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Reach out to Republican leaders in Congress and explain how your district would be impacted by a Medicaid cut

 

The Advocate, March 2017
Sasha Pudelski, assistant director, policy and advocacy
AASA, The School Superintendents Association

Many superintendents are aware of Congressional Republicans’ twin desires to lower taxes and reduce the federal deficit. What is less understood is that the plan to achieve both goals simultaneously would be through cutting federal expenditures for Medicaid. What they are saying is essentially, “let’s cut healthcare for children in poverty and children with disabilities by providing a block grant to states for Medicaid expenditures, and we can use the federal savings to do tax-cuts and achieve deficit reduction goals.”

Unfortunately, for AASA and other organizations that care deeply about children, we have an uphill battle to convince the GOP on Capitol Hill, as well as the Trump Administration that cuts to Medicaid are not a tenable way of achieving their desired objectives.

AASA is taking an aggressive stance against proposals that would refinance Medicaid and allow the federal government to disinvest by approximately 30 percent from a program that provides critical funding to many school districts. We have launched a coalition called the Save Medicaid in Schools Coalition that is comprised of over 60 education, healthcare and child welfare organizations concerned about how a 30 percent cut to Medicaid programs in schools would impact student achievement and student well-being.

Congress can refinance Medicaid through a Congressional procedure called Budget Reconciliation that only requires simple majorities in both the House and Senate. Therefore, unless we can convince enough Republicans to oppose these measures to restructure and disinvest from Medicaid, we will not succeed in preserving this funding stream to schools.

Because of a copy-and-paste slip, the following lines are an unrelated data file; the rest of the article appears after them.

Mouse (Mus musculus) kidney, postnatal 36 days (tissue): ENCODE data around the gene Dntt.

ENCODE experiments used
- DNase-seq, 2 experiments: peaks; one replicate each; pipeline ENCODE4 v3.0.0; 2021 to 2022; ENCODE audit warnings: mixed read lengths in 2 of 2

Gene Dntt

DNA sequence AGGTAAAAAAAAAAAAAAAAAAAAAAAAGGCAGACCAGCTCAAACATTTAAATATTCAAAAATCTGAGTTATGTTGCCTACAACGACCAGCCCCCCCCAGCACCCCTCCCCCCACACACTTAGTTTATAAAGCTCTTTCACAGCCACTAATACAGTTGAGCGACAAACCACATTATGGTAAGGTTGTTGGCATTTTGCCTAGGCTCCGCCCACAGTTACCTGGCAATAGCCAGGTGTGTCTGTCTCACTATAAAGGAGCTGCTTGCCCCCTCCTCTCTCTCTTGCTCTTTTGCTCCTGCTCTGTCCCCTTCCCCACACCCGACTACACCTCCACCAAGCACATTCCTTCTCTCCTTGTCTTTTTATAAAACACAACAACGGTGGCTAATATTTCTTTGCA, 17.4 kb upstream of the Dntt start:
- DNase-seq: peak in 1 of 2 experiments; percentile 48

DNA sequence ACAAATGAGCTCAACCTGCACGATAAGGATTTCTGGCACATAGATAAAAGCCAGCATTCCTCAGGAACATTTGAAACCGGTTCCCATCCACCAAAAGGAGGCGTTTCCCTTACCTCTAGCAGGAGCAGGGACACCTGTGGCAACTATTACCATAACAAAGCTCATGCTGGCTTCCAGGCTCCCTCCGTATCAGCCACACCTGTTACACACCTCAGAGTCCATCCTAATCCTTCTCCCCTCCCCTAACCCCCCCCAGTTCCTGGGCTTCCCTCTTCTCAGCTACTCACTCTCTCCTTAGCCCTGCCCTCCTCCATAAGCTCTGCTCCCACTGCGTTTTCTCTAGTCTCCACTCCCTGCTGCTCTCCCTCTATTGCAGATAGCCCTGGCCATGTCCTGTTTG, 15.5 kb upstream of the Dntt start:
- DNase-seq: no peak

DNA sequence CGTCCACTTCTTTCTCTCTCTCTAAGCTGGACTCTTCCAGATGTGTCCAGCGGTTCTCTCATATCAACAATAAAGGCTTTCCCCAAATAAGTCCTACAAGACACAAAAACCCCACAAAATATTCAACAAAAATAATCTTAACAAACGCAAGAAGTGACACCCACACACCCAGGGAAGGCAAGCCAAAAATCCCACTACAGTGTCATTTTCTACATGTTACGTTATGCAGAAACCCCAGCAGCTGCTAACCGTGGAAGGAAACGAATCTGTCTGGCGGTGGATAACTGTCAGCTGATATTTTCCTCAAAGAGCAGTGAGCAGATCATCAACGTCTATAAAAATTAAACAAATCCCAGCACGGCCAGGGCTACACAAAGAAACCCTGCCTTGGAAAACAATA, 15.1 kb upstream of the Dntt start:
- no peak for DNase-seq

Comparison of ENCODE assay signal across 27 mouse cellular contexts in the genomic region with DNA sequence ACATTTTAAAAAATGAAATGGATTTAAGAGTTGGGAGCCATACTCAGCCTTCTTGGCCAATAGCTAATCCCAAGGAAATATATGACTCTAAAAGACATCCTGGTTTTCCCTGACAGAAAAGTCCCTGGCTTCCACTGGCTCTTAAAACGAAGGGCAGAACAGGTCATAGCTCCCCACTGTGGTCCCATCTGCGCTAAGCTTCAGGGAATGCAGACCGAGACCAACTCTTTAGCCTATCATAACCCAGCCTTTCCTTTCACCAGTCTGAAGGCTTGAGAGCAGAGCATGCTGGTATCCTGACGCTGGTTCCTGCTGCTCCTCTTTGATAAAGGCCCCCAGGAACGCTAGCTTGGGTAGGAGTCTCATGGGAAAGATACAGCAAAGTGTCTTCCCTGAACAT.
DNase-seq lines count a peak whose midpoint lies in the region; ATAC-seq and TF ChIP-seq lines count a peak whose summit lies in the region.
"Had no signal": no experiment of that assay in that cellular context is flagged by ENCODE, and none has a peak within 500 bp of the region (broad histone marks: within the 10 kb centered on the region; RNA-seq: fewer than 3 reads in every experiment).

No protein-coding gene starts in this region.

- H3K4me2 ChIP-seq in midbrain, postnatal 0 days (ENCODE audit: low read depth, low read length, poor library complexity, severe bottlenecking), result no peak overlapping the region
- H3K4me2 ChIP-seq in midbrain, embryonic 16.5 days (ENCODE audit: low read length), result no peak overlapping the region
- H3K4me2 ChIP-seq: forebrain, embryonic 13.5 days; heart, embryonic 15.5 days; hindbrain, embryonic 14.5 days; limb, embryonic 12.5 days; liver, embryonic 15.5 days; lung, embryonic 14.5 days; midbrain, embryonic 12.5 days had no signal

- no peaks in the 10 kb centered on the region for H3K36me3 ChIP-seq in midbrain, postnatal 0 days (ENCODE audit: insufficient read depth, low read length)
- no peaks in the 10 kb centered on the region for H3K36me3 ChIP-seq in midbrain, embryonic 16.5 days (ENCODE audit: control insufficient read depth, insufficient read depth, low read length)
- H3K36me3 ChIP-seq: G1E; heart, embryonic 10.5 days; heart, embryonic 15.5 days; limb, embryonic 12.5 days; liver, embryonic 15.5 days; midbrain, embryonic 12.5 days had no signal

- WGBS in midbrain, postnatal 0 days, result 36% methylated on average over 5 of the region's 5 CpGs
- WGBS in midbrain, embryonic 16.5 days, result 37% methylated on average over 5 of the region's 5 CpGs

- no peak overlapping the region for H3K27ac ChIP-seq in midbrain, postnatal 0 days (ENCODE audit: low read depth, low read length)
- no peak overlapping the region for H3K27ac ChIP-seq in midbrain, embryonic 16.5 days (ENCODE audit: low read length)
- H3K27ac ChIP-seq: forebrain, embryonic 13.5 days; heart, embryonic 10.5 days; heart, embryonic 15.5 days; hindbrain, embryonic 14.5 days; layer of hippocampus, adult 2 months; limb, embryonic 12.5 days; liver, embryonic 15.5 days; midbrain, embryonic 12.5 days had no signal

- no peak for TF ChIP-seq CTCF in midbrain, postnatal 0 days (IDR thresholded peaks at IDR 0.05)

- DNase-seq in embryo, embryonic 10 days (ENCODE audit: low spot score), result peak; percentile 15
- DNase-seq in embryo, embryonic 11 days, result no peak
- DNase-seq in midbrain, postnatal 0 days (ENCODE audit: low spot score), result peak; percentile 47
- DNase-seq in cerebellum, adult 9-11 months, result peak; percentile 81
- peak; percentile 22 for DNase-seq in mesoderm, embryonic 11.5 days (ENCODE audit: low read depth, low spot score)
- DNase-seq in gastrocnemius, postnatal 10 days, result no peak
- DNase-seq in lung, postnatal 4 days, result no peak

But now for the really bad news: Under the GOP’s proposal, a state could decide not to allow districts to bill for Medicaid at all. So, in addition to the reduction in federal reimbursement, a state would have control to eliminate all Medicaid payments for districts. Who could afford to continue providing Periodic Screening Diagnosis and Treatment (EPSDT) benefits? Who could afford to continue the important work of enrolling students in Medicaid and connecting students with local healthcare providers?

Our best arguments come from superintendents in the field. AASA, in collaboration with our partners at the Association of Educational Service Agencies and the Association of School Business Officials International, disseminated a survey to school leaders across the country asking them to document how they spend their federal Medicaid reimbursement and what would be at-risk if those dollars were cut.

We received responses from close to 1,000 school leaders in 42 states and the results are what you would expect. Students with disabilities and students in poverty will be hurt by these cuts. In addition, we found out that on average, two-thirds of dollars returning to districts are spent on personnel salaries, meaning that jobs would be at risk if Medicaid dollars went away.

Many school leaders expressed concerns about needing to raise taxes or cut general education programs further to make-up for the special education funding shortfall. Others highlighted how recent attempts to better meet the mental-health needs of students would be dramatically undermined, if not eliminated, as a result of this cut. The full results are found in our January 2017 report, Cutting Medicaid: A Prescription to Hurt the Neediest Children.

The time to act is now. It’s critical you reach out to Republican leaders in Congress and explain to them how your district would be impacted by a cut to Medicaid or the ability of states to eliminate this reimbursement altogether.

Aside from the moral arguments that one could make about reducing health care services to the most vulnerable children in America, there is a practical education and economic argument to make for district leaders. I urge you to do both and to do it quickly.